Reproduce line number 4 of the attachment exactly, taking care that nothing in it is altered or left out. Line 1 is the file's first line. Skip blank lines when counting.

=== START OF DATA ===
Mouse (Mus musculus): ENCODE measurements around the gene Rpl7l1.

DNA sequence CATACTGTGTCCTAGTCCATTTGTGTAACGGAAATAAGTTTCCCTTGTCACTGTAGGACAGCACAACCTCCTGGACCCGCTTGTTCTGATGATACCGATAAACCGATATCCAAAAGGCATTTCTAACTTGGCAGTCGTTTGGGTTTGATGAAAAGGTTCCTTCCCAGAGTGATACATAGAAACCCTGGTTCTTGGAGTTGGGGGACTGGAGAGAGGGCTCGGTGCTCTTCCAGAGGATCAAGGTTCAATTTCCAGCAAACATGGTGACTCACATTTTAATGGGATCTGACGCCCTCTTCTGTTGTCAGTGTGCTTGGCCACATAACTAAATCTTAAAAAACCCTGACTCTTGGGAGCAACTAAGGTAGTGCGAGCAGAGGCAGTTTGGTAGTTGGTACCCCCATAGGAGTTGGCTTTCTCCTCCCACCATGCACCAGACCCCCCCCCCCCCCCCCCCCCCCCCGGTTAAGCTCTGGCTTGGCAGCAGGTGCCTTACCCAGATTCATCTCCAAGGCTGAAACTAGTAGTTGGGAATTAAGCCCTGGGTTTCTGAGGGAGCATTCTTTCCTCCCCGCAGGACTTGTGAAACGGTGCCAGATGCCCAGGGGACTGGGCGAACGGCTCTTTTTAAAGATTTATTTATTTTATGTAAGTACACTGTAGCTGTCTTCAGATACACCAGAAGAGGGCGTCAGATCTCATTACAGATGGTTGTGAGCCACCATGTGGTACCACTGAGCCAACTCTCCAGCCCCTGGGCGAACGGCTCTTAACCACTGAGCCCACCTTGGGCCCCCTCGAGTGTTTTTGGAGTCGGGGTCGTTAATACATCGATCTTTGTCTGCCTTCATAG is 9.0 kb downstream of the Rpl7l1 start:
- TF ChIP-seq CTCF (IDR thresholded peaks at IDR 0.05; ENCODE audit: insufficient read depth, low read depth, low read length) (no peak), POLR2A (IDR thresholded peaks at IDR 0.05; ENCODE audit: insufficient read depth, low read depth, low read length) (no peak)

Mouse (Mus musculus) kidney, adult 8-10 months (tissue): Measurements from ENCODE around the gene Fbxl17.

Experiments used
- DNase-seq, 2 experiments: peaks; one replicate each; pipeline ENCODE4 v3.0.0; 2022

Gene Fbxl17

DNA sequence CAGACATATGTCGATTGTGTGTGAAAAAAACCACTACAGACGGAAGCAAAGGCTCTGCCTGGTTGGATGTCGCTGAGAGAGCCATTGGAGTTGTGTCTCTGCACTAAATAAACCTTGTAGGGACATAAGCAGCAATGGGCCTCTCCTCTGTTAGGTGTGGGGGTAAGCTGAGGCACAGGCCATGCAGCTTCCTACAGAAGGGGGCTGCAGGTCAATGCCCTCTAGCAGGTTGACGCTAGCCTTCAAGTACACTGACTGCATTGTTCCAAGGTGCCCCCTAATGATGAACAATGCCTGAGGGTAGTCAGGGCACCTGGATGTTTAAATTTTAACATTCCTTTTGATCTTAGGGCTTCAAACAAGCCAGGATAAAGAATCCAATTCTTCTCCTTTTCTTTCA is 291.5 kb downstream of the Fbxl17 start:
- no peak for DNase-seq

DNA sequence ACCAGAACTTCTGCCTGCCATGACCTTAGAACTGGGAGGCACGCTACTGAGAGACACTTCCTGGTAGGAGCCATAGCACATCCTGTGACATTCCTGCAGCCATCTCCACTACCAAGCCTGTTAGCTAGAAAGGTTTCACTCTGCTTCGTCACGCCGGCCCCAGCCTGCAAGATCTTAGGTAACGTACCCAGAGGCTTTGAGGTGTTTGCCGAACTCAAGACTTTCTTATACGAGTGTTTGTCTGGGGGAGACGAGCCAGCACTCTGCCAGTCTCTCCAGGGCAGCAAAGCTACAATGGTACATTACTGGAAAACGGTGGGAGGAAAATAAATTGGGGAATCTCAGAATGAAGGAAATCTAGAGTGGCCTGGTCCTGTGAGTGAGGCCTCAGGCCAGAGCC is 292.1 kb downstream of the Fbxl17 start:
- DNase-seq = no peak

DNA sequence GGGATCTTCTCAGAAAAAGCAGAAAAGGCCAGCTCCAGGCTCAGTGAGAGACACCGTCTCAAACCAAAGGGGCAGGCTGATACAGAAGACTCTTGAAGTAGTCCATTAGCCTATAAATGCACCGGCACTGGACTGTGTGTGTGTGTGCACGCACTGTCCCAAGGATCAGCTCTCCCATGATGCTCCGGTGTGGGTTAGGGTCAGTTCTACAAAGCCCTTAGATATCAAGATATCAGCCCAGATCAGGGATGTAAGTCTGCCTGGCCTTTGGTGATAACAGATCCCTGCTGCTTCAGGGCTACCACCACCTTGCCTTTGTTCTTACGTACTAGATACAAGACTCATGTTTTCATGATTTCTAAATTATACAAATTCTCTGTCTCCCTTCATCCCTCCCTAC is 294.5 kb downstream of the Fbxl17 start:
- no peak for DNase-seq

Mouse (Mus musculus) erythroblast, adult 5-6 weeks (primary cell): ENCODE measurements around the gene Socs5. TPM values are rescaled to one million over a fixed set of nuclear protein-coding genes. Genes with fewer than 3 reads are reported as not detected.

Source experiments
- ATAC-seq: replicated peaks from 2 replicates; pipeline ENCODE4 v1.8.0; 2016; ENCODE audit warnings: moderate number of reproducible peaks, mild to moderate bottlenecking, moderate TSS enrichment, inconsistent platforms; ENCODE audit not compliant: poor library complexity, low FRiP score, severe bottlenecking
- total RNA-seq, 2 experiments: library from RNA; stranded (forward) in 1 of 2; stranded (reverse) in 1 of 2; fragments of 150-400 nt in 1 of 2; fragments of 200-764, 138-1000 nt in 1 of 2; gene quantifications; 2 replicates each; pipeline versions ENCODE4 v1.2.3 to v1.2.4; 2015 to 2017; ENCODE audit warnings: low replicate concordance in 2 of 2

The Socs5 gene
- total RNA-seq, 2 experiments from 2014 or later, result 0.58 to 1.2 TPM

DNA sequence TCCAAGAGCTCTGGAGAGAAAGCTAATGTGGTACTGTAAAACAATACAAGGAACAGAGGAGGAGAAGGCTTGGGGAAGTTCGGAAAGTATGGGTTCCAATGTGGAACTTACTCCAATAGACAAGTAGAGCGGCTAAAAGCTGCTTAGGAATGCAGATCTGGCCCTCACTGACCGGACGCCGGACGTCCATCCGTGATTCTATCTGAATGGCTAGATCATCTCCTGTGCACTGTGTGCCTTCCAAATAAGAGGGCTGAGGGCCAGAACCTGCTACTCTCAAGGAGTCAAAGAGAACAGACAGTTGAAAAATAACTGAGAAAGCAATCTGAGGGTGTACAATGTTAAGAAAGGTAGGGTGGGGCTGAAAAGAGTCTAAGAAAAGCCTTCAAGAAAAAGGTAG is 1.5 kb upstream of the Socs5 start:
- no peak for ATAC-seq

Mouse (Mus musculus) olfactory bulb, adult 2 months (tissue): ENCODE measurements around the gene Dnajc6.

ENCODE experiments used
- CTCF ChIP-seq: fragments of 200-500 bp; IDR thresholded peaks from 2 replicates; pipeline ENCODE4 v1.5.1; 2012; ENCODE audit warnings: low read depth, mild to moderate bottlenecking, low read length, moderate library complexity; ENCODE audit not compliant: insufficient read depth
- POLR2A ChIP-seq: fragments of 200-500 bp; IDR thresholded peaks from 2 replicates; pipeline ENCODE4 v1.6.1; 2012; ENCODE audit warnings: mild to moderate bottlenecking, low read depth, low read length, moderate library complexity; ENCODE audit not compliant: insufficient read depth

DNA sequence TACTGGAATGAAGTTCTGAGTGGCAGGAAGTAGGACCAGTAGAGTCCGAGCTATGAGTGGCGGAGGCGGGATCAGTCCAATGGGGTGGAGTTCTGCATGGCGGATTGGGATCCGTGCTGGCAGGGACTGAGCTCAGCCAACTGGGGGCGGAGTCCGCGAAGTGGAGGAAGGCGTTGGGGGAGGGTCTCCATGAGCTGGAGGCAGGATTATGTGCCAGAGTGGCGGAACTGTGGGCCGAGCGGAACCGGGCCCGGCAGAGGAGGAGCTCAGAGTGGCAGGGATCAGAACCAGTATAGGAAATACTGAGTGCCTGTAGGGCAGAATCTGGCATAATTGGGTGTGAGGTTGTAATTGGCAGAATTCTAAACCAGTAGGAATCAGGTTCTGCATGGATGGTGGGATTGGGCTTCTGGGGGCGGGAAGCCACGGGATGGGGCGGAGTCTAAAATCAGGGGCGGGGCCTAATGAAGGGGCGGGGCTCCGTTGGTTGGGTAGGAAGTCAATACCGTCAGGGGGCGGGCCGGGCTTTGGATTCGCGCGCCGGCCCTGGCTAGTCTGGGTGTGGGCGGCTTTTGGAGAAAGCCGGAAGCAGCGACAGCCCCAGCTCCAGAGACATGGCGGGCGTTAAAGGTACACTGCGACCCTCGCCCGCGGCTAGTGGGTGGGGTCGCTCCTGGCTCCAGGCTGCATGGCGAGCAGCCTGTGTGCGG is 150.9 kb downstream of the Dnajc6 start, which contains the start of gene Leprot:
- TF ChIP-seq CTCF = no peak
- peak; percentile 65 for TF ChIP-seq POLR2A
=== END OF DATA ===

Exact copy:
Mouse (Mus musculus) kidney, adult 8-10 months (tissue): Measurements from ENCODE around the gene Fbxl17.